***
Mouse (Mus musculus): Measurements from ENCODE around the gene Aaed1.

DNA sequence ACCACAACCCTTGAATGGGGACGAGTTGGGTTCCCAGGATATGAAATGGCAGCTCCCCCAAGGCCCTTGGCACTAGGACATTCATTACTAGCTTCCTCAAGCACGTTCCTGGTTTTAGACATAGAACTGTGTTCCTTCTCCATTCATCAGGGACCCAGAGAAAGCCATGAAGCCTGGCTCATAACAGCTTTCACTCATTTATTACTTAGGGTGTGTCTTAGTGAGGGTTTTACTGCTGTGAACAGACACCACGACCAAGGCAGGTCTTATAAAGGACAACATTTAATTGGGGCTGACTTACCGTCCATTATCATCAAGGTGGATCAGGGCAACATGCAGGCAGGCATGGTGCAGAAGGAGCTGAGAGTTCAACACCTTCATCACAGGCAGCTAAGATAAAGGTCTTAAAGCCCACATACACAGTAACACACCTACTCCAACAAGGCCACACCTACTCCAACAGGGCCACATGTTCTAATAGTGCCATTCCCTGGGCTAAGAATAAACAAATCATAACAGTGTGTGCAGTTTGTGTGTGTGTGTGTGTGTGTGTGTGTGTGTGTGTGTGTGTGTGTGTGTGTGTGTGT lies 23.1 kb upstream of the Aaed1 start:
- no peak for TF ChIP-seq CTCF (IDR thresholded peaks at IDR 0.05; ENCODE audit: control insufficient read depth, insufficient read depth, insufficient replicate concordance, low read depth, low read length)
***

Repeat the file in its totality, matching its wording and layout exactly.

Mouse (Mus musculus): Measurements from ENCODE around the gene Aaed1.

DNA sequence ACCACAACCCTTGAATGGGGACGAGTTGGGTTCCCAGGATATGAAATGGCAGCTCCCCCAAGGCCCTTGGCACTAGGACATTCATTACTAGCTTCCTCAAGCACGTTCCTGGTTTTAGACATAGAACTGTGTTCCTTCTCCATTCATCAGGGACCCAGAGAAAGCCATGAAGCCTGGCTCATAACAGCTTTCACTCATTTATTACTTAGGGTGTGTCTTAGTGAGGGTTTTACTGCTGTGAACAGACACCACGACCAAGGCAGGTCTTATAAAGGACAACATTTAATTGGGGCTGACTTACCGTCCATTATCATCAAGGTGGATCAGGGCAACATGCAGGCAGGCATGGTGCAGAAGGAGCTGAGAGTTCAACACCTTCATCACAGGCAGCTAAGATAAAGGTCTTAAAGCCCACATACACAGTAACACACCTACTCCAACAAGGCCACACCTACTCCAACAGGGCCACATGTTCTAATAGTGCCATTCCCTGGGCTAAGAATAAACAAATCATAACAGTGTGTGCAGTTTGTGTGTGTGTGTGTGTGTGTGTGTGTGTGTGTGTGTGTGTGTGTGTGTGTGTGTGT lies 23.1 kb upstream of the Aaed1 start:
- no peak for TF ChIP-seq CTCF (IDR thresholded peaks at IDR 0.05; ENCODE audit: control insufficient read depth, insufficient read depth, insufficient replicate concordance, low read depth, low read length)